I seem to be in meetings a lot lately which is hardly surprising when you consider that I am a Trustee of a sports charity, an Ambassador of a men’s health charity, a Governor of a Primary School and I’m on the organising committee that is arranging the fundraising events for the Charlton Athletic Community Trust to mark the 25th Anniversary of both the Trust and Charlton’s iconic return to The Valley. On top of this of course, I also have meetings with my clients and prospective clients.

It’s a fact that people spend so much time in meetings – they must be, how many times have you called someone only to be told that ‘they are in a meeting’ – so planning them properly is an important part of management that has the potential to be extremely beneficial or extremely unproductive for a business.

We’ve all been in bad meetings, you know the ones that drone on forever, that have huge long agendas, that never seem to get to the point, and you leave wondering why you even bothered. Whereas effective meetings can leave you energised and feeling that you’ve really accomplished something.

A former Chairman of mine in the late 90’s used to have senior staff meetings once a week in the offices of his Company – nothing wrong with that except that the meetings always started at 4.00pm and went on until 7.30pm – and on occasions even later. I’m sure you can imagine what the energy levels in the room were by 6.00pm, let alone when we eventually finished!

I’ve always been taught that effective meetings really come down to three things: they achieve the meeting’s objective, they take up a minimum amount of time and they leave participants feeling that a sensible process has been followed.

If you structure your meeting and plan and prepare properly for it you’ll achieve a desired outcome. For a meeting to meet this outcome, or objective, you have to be clear about what it is. Too often, people call a meeting to discuss something without really considering what a good outcome would be. Do you want a decision? Do you want to generate ideas? Are you getting status reports? Are you communicating something? Are you making plans?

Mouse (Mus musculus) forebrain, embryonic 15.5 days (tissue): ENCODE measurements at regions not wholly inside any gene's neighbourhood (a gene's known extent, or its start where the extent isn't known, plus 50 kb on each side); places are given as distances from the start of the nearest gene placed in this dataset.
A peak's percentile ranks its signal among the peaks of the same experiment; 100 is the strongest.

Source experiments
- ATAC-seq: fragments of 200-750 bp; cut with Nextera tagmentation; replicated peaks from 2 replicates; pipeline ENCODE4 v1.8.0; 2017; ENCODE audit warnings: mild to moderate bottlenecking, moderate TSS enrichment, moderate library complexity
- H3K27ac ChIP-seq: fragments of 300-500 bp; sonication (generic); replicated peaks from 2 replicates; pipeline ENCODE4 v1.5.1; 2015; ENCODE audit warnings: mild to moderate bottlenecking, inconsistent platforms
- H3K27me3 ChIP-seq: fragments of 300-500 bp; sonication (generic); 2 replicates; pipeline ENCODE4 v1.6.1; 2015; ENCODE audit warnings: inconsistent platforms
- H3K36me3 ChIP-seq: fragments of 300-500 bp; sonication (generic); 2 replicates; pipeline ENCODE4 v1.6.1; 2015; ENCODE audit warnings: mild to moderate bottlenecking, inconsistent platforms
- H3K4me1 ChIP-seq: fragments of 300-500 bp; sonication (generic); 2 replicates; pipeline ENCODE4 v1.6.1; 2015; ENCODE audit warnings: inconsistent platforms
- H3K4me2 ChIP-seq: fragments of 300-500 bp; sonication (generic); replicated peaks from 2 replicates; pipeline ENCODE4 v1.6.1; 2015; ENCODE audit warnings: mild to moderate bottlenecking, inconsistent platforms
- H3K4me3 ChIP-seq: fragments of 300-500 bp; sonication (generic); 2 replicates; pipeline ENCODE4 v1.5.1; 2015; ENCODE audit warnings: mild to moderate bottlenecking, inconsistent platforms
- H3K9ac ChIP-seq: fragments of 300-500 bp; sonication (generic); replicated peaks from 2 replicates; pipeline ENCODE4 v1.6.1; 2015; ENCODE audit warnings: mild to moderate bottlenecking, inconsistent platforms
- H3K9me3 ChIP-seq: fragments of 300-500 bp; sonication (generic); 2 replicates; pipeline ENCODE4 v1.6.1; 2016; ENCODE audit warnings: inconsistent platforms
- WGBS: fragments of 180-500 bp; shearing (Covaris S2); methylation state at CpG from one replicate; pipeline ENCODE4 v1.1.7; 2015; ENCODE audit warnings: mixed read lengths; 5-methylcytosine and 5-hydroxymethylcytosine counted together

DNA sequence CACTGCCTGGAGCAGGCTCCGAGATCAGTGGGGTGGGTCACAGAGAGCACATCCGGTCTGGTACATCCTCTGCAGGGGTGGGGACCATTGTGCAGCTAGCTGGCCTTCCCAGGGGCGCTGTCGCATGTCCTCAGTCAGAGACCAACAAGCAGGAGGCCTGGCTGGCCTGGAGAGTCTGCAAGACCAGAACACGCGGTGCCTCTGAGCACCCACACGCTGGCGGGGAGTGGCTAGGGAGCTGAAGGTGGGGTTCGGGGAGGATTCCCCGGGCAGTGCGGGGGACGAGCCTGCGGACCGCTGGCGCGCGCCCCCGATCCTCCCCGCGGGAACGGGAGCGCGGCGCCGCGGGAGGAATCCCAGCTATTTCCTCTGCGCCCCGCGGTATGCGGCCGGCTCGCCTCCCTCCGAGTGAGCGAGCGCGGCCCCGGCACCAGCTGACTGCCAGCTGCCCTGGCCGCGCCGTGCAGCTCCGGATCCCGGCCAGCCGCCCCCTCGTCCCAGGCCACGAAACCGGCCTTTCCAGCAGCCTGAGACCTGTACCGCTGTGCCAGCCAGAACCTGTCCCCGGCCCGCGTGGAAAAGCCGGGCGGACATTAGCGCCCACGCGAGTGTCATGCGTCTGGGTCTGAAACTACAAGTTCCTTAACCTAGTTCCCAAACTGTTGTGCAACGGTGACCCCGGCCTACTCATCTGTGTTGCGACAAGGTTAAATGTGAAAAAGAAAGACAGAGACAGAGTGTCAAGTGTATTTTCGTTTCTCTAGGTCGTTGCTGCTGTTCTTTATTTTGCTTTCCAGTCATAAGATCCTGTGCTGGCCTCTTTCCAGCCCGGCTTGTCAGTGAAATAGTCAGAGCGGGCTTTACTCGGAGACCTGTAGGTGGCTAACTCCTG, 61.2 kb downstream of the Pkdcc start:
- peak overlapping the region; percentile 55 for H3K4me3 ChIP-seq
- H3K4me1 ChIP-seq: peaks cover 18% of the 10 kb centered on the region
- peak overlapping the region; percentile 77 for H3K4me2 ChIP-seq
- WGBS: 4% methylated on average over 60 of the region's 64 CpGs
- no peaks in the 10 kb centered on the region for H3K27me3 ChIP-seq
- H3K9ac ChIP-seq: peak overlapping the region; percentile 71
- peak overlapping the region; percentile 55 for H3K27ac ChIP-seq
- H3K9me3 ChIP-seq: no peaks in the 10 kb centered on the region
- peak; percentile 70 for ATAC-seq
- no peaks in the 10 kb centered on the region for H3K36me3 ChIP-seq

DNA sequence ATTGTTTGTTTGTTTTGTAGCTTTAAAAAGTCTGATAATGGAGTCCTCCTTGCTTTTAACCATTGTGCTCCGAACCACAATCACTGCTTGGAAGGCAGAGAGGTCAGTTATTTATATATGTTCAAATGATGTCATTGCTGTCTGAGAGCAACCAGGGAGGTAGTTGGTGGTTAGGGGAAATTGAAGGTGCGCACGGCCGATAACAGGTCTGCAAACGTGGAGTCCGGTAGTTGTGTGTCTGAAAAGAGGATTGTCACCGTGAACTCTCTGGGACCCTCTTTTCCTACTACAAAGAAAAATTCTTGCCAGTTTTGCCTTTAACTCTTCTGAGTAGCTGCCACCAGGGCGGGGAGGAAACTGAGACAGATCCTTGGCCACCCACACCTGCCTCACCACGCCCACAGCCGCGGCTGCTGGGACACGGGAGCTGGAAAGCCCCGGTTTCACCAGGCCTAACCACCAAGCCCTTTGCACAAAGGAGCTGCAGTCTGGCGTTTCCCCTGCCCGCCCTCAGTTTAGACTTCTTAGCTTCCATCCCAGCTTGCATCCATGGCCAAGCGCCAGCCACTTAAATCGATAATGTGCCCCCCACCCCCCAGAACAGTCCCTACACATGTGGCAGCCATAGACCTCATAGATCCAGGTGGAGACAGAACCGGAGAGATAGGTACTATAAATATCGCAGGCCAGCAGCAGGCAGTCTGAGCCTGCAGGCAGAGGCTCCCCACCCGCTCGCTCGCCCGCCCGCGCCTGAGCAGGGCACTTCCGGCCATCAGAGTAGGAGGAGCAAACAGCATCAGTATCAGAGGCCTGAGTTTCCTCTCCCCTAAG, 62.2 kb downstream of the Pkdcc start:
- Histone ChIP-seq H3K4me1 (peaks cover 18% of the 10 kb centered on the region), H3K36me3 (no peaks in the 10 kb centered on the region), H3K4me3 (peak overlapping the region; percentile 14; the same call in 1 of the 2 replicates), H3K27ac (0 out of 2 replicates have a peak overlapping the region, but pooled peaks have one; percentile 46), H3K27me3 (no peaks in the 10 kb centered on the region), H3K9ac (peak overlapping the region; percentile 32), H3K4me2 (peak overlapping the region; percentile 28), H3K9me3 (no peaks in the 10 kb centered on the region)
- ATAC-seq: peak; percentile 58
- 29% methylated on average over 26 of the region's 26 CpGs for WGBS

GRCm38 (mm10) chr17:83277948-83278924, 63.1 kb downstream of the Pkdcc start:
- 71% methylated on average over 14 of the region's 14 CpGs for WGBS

I met with an associate of mine recently for a ‘ catch up meeting’ – In life you will meet people who are ‘energy givers’ and those who are ‘energy drainers’ – now I’ve said that you’re probably mentally putting your contacts into one or other of these categories! – my associate comes firmly into the ‘energy giver’ category for me. The reason we met up is that he and I like to update each other on what we’re working on as often opportunities arise in which we might be able to mutually assist each other. The meeting was just over the hour in length, both of us knew in advance what we were going to discuss and at the end of the meeting we agreed what the follow up should be.

If you structure your meeting and plan and prepare properly for it you’ll achieve a desired outcome. I suppose it comes down to making sure that after your meeting you’re feeling ‘energised’ and not ‘drained’!

Now, anyone fancy a meeting?